Thermoelectric generators, or Seebeck generators, are devices that directly convert heat into electricity through a process called the Seebeck effect or thermoelectric effect. The efficiency of typical thermoelectric generators is around 5 to 8%.
Older devices were somewhat bulky and employed bimetallic junctions, while the more recent devices use semiconductor p-n junctions made of calcium manganese oxide, lead telluride, bismuth telluride or their combination, based on temperature.
Thermoelectric generators feature thermocouples made of high performance crystalline semiconductor material. This material generates voltage across the thermocouples upon the application of heat, thus causing high current to circulate in a closed primary ring.
This device is highly reliable owing to their solid state construction. They are used in various types of assemblies for years in different aerospace/military applications, such as satellites.
Thermo Electrical Generators
Thermoelectric generators consist of thermoelectric modules that are solid-state integrated circuits employing three thermoelectric effects, namely, Peltier, Seebeck and Thomson effects.
However, it is the Seebeck effect that is responsible for generating electrical power, which is created by 'temperature differential' across the module from heating one side and cooling the other side by moving the heat flux away as fast as it moves through.
Theses generators include pairs of n-type and p-type semiconductor materials that form thermocouples. These are electrically connected to form an array of multiple thermocouples known as thermopile which are sandwiched between thin ceramic wafers.
With the application of heat or cold on the device, electricity is generated. Any heat source such as geothermal heat, ocean heat, solar heat and even body heat can be used for creating electricity.
The efficiency of the device that generates heat as a by-product can be increased by recovering the energy lost as heat. The lesser the temperature of the hot side, the greater the amount of power will be produced. The amount of heat flux successfully moving through the module also influences the power output.
Thermoelectric generators using liquid on the cold side perform better than any other cooling method and produce significantly more net additional power. However, bismuth telluride is the standard semiconductor material that can improve the efficiency of thermoelectric generators at low temperatures.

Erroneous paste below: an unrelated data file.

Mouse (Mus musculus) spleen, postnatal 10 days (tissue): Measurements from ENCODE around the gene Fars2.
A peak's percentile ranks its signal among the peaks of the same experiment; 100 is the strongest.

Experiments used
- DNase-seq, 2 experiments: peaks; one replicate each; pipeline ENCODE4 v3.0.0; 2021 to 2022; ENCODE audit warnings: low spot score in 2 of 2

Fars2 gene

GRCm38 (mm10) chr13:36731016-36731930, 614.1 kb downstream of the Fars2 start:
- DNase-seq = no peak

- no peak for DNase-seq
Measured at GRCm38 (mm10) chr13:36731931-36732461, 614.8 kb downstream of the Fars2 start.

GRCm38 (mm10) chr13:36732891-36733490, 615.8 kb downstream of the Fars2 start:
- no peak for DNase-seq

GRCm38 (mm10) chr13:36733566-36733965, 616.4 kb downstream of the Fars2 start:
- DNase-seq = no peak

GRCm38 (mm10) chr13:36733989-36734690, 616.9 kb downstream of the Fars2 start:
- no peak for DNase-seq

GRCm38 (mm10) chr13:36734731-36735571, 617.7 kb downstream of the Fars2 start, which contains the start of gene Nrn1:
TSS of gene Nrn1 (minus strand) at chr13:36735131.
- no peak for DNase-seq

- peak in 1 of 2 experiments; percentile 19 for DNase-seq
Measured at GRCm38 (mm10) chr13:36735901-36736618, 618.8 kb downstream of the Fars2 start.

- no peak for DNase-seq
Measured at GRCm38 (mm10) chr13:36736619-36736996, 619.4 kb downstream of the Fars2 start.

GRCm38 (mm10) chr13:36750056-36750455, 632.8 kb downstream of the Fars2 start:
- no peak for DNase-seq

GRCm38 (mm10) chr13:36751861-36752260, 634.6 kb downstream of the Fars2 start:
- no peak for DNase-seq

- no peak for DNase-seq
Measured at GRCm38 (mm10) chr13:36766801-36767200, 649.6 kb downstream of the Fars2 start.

Advantages of Thermo Electrical Generators
The key benefits of thermoelectric generators include the following:
- Reliable source of energy
- Have high scalability, which means they can be applied to heat source of any size
- Lower the production cost
- Recycle wasted heat energy
Limitations of Thermo Electrical Generators
Some of the major drawbacks of thermo electric generators include the following:
- Low energy conversion efficiency rate
- Require relatively constant heat source
- Lack of industry education about thermoelectric generators
- Slow technology progression
- High output resistance
- Adverse thermal characteristics
Applications of Thermo Electrical Generators
Certain applications of thermo electric generators include the following:
- The heat source of the thermoelectric generator serves as a radioactive element for many space probes including the Mars Curiosity rover.
- Solar cells employ only the high frequency part of radiation, and the low frequency heat energy is wasted. Thermoelectric devices integrated with these solar systems can convert the wasted heat energy into useful electricity.
- Waste heat produced from cars and other automobiles, microprocessors and industrial processes can be harvested using thermoelectric generator, thereby increasing the efficiency of the processes/systems.
- It can be used to power outdoor lights, fans, and several instruments like guard alarm systems, radio receivers and TV sets.
- It can also supply energy to greenhouses, trading kiosks, garages, hangars, cottages, country houses, and amenity rooms.
The limited availability of primary energy resources, increasing concern of environmental issues of emissions and the growing global demand for conserving energy continue to accelerate the search for technologies of generating electrical power.
Thermoelectric power generators have now emerged as a promising alternative green technology owing to their potential to directly convert waste-heat energy into electrical power. The application of this alternative green technology in converting waste-heat energy into electrical power can improve the overall efficiencies of energy conversion systems.
Currently, a large amount of waste heat is discharged from industry including power utilities and manufacturing plants. Hence most of the research activities have been directed towards the utilization of industrial waste heat.
Research on thermoelectric generators might be needed to focus on finding suitable thermoelectric materials that can withstand higher temperatures of various industrial heat sources at a feasible cost with good performance.